Tuesday, April 1, 2008

Sweet Crepes

Sweet Crepes are just a slight variation on the savory crepe recipe. Fill them with Mousse or fruit for a delicious dessert.

2 cups all purpose flour
3 Tablespoons sugar
2 eggs
1 cup water
½ cup milk
Additional water if needed to thin the batter
6 Tablespoons melted butter (clarified butter would be even better as it will not burn as easily while you cook but its ok to use regular butter)

Add the flour and sugar into a large bowl. Whisk together the eggs, water and milk. Stir or whisk the wet ingredients into the dry. Strain mixture through a mesh strainer to be rid of lumps. Let mixture rest ½-1 hour. (Add extra water to thin batter if necessary)

To Cook-
Place your crepe pan over medium heat. Brush pan with melted butter. Pour in enough batter to lightly coat the bottom of your crepe pan (about 3 tablespoons for a 8” pan or up to ½ cup for larger pans). Swirl pan to coat. I find an offset spatula sometimes helps even out the batter. Uses extra batter to fill any wholes. Cook until golden on the first side (approximately 2 minutes) then flip the crepe over (use tongs or spatula to help you)And cook the second side until golden. Brush skillet with butter before starting each crepe

Chocolate Crepes

2 cups all purpose flour
5 Tablespoons sugar
¼ teaspoon instant espresso powder
5 tablespoon Dutch process cocoa
Scant ¼-1/2 teaspoon table salt
2 eggs
1 cup water
½ cup milk
Additional water if needed to thin the batter
6 Tablespoons melted butter (clarified butter would be even better as it will not burn as easily while you cook but its ok to use regular butter)

Add the flour, sugar, espresso powder, cocoa powder and salt into a large bowl- stir to combine. Whisk together the eggs, water and milk. Stir or whisk the wet ingredients into the dry. Strain mixture through a mesh strainer to be rid of lumps. Let mixture rest ½-1 hour. (Add extra water to thin batter if necessary) Proceed as in sweet crepes to cook.

Savory Crepes

Most Crepe Recipes will have you work with 1-cup flour. The result is about six - 11” crepes or about 8 smaller crepes depending on the size of you pan. To me this is an exercise in frustration, as the first few crepes are notorious for being unusable. I prefer to start straight away more batter. After being combined, the batter should rest for 1 hour before use. Crepes can be made in advance and refrigerated for about 2 days. They can be stuffed with a variety of delicious leftovers (ham, cheese, roast chicken, mushrooms, fresh or blanched vegetables) and Mornay sauce is a classically served with them. Re-warm stuffed crepes in the oven before serving.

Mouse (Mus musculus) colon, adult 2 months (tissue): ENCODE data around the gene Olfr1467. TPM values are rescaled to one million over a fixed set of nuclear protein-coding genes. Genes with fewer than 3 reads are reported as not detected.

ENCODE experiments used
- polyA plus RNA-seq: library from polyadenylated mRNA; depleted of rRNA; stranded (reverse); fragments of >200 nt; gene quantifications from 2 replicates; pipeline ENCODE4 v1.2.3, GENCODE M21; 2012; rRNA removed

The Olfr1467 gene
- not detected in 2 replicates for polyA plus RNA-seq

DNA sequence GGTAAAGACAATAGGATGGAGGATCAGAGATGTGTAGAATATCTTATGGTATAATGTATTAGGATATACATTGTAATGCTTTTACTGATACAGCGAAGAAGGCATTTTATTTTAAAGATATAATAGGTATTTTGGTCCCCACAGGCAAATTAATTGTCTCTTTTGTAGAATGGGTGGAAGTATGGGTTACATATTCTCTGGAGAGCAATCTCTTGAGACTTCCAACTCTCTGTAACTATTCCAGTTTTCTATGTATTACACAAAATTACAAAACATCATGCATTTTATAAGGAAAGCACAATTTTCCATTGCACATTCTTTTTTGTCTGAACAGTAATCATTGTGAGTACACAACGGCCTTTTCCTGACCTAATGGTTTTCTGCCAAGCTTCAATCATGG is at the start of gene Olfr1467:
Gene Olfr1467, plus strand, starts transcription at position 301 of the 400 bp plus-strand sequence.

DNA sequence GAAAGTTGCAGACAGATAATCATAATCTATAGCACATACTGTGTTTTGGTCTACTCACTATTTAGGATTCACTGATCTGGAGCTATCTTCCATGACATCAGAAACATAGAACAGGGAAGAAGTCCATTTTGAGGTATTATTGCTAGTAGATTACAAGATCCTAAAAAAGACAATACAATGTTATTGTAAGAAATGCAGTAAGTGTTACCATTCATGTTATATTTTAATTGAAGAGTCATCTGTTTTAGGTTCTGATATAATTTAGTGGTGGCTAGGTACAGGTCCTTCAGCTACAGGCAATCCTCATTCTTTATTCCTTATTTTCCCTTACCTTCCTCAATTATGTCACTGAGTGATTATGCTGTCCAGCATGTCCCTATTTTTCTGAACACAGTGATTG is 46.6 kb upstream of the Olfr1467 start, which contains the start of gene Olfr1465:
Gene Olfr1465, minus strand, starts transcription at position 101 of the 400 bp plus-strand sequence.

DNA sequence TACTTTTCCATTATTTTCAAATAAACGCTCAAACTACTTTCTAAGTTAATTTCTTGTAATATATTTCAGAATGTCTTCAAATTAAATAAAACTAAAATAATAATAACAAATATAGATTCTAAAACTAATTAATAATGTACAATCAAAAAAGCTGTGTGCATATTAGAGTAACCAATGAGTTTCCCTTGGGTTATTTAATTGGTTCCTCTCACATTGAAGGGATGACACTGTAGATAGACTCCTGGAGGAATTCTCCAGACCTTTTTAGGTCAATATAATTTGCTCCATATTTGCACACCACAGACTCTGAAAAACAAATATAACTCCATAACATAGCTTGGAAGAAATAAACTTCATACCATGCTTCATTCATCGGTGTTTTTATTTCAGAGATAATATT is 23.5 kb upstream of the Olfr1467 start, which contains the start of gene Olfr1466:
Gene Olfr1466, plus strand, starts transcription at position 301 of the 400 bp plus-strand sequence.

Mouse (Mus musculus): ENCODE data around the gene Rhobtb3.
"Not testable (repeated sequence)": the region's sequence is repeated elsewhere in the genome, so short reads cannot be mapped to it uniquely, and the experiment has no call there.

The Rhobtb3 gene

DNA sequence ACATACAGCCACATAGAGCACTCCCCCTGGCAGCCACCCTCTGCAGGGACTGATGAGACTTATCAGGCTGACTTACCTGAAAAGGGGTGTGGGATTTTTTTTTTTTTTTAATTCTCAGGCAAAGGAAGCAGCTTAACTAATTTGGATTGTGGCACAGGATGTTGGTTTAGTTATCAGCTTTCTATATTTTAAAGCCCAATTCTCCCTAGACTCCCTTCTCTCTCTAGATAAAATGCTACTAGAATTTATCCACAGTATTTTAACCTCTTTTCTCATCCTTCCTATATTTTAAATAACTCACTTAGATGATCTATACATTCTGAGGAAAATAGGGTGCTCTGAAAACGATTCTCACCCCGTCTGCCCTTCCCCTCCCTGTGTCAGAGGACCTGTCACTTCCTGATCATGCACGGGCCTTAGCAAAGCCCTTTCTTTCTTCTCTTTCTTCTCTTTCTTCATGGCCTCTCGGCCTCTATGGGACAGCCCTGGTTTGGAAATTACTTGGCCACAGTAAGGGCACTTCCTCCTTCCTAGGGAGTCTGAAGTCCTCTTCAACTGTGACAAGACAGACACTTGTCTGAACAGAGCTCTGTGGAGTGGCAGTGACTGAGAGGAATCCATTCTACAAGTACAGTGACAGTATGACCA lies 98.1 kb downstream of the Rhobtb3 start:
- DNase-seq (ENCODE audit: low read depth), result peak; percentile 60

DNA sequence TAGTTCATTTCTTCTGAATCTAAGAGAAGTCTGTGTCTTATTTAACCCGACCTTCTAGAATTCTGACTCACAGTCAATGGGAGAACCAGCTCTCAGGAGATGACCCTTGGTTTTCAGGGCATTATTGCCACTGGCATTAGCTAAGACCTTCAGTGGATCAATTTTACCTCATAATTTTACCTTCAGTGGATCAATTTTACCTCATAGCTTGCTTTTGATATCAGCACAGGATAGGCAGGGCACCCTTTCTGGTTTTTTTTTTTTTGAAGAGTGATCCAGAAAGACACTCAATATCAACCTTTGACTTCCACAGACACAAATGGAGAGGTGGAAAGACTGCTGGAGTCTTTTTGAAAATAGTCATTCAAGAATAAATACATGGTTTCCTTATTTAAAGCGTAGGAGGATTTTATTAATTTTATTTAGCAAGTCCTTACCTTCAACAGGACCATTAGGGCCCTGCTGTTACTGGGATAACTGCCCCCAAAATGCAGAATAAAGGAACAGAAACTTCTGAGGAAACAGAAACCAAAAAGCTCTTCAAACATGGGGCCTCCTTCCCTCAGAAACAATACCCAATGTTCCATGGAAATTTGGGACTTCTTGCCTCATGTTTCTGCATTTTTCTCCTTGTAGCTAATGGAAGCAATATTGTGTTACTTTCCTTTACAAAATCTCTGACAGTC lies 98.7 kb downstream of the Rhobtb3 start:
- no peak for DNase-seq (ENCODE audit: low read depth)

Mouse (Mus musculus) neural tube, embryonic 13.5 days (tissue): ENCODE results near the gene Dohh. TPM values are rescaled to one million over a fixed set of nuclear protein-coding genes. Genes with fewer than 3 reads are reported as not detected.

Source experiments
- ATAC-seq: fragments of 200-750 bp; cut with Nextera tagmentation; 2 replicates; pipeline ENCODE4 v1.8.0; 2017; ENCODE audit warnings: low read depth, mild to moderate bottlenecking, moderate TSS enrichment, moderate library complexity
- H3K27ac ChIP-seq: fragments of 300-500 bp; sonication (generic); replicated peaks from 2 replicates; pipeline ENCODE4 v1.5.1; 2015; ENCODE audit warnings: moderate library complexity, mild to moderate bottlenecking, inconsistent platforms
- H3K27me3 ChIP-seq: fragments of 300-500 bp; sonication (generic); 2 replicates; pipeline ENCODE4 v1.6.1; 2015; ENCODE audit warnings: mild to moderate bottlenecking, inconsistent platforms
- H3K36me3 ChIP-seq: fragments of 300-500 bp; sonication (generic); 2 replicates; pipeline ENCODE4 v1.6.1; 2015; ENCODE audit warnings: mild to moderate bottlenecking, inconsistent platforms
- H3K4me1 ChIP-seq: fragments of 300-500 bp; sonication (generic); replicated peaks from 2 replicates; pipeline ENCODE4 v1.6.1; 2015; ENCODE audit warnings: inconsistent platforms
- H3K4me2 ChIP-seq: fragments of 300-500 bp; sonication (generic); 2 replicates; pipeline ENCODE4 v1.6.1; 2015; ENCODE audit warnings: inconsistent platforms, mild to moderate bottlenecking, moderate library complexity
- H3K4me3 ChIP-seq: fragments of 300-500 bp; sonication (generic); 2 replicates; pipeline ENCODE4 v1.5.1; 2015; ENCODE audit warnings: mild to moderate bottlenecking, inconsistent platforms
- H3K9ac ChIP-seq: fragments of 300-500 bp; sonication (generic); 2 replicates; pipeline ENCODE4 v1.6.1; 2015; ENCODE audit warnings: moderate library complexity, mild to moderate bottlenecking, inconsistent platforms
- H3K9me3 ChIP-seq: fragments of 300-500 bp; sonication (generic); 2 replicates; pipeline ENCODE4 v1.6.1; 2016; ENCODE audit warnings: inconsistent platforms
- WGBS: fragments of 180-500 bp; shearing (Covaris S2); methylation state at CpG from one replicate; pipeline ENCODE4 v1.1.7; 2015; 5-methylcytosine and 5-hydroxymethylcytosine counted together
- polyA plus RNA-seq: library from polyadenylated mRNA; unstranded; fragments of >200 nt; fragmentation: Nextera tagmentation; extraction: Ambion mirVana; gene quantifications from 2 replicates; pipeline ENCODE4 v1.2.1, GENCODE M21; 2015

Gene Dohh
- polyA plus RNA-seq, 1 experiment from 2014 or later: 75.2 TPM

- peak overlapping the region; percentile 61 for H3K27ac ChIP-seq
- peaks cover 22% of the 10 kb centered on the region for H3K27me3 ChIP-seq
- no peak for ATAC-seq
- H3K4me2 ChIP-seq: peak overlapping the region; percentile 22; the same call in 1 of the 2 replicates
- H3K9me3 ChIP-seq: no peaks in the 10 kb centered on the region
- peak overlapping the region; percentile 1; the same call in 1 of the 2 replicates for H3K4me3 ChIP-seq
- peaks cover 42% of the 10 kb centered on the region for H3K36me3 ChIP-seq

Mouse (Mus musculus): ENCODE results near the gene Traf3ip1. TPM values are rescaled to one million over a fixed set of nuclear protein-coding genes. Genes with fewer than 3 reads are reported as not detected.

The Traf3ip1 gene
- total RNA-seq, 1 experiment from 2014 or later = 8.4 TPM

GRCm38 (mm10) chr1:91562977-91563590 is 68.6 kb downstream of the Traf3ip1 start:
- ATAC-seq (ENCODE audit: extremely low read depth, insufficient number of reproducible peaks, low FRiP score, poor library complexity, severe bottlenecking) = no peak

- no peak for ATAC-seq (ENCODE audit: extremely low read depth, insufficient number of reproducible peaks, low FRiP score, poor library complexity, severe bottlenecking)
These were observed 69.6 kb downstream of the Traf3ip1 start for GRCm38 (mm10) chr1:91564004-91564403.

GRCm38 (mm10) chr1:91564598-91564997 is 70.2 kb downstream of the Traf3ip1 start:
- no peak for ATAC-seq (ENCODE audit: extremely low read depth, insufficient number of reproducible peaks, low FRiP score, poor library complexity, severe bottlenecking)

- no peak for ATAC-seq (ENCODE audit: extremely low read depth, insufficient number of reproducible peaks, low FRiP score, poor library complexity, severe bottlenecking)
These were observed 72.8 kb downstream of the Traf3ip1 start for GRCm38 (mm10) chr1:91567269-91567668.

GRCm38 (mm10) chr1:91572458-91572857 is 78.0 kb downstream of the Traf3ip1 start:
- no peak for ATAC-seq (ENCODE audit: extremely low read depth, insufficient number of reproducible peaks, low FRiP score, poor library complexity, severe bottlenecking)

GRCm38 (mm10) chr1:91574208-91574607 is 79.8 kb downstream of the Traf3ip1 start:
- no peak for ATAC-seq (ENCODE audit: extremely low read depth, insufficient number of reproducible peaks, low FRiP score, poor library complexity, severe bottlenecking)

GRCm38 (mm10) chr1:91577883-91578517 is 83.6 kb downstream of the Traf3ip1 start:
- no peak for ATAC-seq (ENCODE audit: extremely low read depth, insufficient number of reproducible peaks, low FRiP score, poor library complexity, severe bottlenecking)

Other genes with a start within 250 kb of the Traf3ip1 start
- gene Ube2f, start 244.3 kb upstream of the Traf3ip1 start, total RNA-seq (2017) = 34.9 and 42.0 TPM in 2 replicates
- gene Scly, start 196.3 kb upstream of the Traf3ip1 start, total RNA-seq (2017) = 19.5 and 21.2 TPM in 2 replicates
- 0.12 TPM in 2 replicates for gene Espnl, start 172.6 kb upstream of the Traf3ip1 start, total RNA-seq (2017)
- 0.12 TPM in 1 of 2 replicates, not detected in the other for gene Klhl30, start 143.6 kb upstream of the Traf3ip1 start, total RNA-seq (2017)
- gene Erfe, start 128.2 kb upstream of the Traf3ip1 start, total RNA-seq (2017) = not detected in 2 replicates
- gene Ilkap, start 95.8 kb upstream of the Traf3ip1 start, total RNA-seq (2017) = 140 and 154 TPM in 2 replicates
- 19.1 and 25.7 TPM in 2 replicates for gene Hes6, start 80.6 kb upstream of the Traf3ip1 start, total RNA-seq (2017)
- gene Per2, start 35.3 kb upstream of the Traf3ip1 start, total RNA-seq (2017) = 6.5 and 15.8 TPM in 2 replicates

2 cups all purpose flour
¼ teaspoon salt
2 eggs
2 ½ - 2 ¾ cups milk (I have found that 2 ¾ makes for thinner crepes but add it slowly)
6 Tablespoons melted butter (clarified butter would be even better as it will not burn as easily while you cook but its ok to use regular butter)

Combine the flour and salt in a large bowl. Whisk together the eggs and milk. Stir or whisk the wet ingredients into the dry. Strain mixture through a mesh strainer to be rid of lumps. Let mixture rest ½-1 hour.

Place your crepe pan over medium heat. Brush pan with melted butter. Pour in enough batter to lightly coat the bottom of your crepe pan (about 3 tablespoons for a 8” pan or up to ½ cup for larger pans). Swirl pan to coat. I find an offset spatula sometimes helps even out the batter. Uses extra batter to fill any wholes. Cook until golden on the first side (approximately 2 minutes) then flip the crepe over (use tongs or spatula to help you)
And cook the second side until golden. Brush skillet with butter before starting each crepe.

I like my crepes filled with either ham and cheese or Nutella because that is how I ate them in France.

Green beans with bacon and pine nuts (Spanish)

2 Tablespoons olive oil
1 Clove of garlic, minced
3 Shallots peeled and minced
A little over 1 pound green beans, stem end removed- blanched 3 minutes in boiling water
1/8 cup sherry vinegar
1/3-3/4 cup bacon, bite size pieces; cooked until crispy, measure after cooking
¼ teaspoon kosher salt
1/8 teaspoon pepper
¼-1/2 cup toasted pine nuts

This is a very easy side dish if you have all the items ready to go into the sauté pan. Over medium heat add in the oil, garlic and shallots. Sautee2-3 minutes. Add in green beans, sherry bacon salt and pepper. Garnish with pine nuts.

Moules Mariniere

Mussels should be closed before cooking and open after cooking. Very simple.

4 Shallots, peeled and minced
1 ¾ cup white wine
5 Tablespoons butter
1 clove of garlic minced
¼ cup parsley, minced
¾ cup panko breadcrumbs
Pinch of salt and pepper
Mussels, 1 bag (about 2 pounds)

Into a large stockpot place the shallots, wine, butter, garlic and parsley. Simmer over medium high heat. Reduce the heat, add in the breadcrumbs, stir then add in the mussels. Cover and cook on medium low for about 5 minutes. Serve with crusty French bread.